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Conshohocken-Based ZeroEyes Watches Out for Guns in Schools

No parent can completely dismiss the possibility of their child’s school being the scene of a shooting incident. The tragic school shooting in Uvalde, Texas still reverberates.

Various theories have been espoused on how to curtail mass shootings. Sam Alaimo has put his theories into practice.

Alaimo is the founder and chief financial officer of ZeroEyes, a Conshohocken-based security firm that has developed technology designed to detect the presence of a gun, minimize the risk of a mass shooting and keep children safe using AI (artificial intelligence). The company is the only creator of the only A.I.-based gun detection video analytics platform that holds the U.S. Department of Homeland Security SAFETY Act Designation.

Alaimo, a former Navy SEAL, helped launch the company in 2018 as an effort to protect children and their teachers.

Sam Alaimo

“I met our CEO, Mike Lahiff, on a SEAL team over a decade ago,” Alaimo recalls. “He was at his daughter’s school in 2018 after the Parkland shooting and he noticed all the physical security cameras there that were not proactive. They just sat there and did nothing.”

Alaimo, Lahiff, and their colleagues spent two years developing a system that would detect guns more efficiently than existing technology while still being cost-effective. The process included a rigorous testing protocol.

“We brought in cameras,” Alaimo said. “We used different angles different lighting conditions, different guns, different hand sizes, every different variable we could think of. That ended up being the unique difference between us and the other companies.”

That is one element of the ZeroEyes system. Then there is the human element; a team of observers who monitor and analyze the information provided by the system of cameras.

To protect clients’ privacy and the disclosure of confidential information, the analysts do not watch live video streams.

“The analyst is looking at a blank screen,” Alaimo said. ”The only time an image is seen on that screen is when a gun has been identified as either a true analysis or a false positive.”

That observers have backgrounds in the military or as first responders, and their professional knowledge is essential for the ZeroEyes system to operate at maximum efficiency.

“Our goal,” Alaimo says, “and what makes the software unique, is that when a gun is exposed in front of a security camera, within three to five seconds that alert will be sent to the first responders or the client. It goes from the camera to our ZeroEyes operating center in Conshohocken to the client.

“To be that quick, we need people who are very comfortable identifying guns and very calm under pressure.”

Alaimo and his team envisioned their system as something that would be used primarily in schools. But by the time it was officially unveiled in 2020, many schools had resorted to virtual education in response to the COVID-19 pandemic.

“We had a lot of initial interest,” Alaimo recalls. “Then COVID-19 happened.”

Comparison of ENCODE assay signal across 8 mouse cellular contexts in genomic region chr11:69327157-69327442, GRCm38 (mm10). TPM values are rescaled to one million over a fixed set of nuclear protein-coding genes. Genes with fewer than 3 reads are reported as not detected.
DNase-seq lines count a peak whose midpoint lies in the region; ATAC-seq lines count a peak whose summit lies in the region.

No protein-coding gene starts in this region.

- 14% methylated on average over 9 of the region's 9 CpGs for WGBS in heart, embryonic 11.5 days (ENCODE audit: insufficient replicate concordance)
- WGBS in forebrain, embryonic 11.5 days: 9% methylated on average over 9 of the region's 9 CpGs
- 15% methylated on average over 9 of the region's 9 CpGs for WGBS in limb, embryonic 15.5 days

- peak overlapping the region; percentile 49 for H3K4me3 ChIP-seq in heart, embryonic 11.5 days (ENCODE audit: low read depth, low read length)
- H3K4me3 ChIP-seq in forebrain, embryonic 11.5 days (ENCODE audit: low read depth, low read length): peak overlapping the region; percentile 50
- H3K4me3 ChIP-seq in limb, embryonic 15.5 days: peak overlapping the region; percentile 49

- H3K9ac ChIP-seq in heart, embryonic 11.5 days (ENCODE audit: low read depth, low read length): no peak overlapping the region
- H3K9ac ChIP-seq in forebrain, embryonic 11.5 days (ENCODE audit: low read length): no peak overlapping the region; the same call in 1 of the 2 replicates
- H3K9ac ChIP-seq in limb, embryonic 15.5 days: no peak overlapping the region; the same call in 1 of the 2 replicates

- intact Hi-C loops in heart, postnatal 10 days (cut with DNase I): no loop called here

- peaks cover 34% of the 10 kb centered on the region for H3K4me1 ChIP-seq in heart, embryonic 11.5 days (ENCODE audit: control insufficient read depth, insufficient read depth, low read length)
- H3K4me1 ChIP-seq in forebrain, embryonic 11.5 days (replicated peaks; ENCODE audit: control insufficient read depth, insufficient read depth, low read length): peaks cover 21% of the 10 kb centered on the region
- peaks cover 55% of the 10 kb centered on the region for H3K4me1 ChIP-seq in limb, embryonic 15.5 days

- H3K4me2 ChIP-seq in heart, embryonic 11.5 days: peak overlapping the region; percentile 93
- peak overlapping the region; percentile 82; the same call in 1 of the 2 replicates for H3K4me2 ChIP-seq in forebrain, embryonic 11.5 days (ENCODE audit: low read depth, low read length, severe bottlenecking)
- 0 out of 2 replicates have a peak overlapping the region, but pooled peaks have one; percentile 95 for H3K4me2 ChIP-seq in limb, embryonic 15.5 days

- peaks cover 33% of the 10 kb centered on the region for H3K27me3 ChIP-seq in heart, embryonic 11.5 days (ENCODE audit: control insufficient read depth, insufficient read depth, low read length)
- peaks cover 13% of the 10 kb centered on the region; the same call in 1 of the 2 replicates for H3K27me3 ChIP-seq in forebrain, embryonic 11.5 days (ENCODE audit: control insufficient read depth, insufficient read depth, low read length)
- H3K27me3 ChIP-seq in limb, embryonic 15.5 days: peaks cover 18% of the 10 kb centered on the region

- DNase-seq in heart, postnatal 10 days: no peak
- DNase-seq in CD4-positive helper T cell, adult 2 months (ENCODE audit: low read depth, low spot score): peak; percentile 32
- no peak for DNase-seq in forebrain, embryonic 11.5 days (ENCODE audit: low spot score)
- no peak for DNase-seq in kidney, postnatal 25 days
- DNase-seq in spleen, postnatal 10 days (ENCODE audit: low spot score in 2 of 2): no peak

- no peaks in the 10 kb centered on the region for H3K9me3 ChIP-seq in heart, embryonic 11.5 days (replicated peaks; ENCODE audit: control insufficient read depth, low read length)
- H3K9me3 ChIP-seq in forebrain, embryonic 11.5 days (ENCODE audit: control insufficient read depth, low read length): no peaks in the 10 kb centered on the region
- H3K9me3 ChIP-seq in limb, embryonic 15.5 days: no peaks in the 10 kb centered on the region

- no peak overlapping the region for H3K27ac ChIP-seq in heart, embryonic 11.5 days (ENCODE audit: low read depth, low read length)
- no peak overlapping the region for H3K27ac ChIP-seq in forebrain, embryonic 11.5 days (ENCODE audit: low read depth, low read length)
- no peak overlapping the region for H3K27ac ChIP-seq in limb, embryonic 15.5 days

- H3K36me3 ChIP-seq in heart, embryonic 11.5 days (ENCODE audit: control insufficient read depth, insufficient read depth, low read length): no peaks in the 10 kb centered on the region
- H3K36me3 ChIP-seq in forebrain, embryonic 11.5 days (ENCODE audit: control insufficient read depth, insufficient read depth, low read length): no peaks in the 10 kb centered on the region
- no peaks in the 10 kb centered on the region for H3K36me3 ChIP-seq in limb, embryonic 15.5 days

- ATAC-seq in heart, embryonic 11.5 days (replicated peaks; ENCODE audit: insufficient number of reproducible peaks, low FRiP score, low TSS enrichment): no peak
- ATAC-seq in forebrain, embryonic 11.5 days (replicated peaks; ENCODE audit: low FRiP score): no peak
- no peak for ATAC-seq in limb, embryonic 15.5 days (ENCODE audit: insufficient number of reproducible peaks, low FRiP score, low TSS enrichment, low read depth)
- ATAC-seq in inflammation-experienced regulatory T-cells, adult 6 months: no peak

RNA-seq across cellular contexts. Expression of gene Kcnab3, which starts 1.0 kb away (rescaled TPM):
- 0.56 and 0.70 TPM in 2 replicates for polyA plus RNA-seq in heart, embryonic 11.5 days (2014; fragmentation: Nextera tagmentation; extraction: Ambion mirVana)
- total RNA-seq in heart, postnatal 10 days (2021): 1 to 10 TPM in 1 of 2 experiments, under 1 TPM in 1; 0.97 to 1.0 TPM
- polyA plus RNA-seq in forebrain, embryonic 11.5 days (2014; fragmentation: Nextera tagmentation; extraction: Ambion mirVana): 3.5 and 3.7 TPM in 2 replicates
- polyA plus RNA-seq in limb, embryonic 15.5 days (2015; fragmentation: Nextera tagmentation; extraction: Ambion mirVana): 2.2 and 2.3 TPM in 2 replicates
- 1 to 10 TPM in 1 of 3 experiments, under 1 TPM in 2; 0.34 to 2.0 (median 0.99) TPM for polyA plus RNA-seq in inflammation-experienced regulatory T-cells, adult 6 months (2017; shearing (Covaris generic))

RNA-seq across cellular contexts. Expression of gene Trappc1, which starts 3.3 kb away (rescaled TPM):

To keep the company afloat, the system was marketed to governmental and commercial entities as well as educational institutions.

Today, Alaimo says ZeroEyes technology has been introduced in 25 states, with clients from the education sector in 19 of them. And the company’s reach is expanding.

“By the end of the year we should be in well over 40 (states),” he says.

In the wake of school shootings of recent years, Alaimo says the company is receiving an increasing number of inquiries.

“The interest has grown exponentially,” he said. “It seems that the COVID-19 issue, the lockdowns, the mental health (issues), resulting from that is causing an increase in shootings. I’m not sure what the cause is but the timeline is the last two years is getting much worse.”

And the company recently announced a partnership with robotics company Asylon to expand into drones. It will integrate ZeroEyes’ human-verified A.I. gun detection software with Asylon’s aerial drone and robot dog video feeds, providing end users with an autonomous response capability in active shooter situations.

“Our grandparents and parents had nuclear attack drills from foreign threats, and we adults had fire drills growing up. Our children today have active shooter drills–things aren’t heading in the right direction,” said Mike Lahiff, CEO of ZeroEyes. “Enabling our A.I. gun detection technology for use beyond static video cameras is a huge step in combating the mass shooting epidemic that our country faces. Our partnership with Asylon Robotics means we’re able to outfit unmanned vehicles with real-time gun detection intel and tools such as lights and audible alarms to distract shooters, giving first responders time to respond to threats more quickly and safely from the air or on the ground, when every second counts.”

Alaimo emphasizes he and his company are not taking a position on the thorny issue of gun control.

“We created a solution for right now,” he said. “That solution is to detect guns and stop the next mass shooting.”


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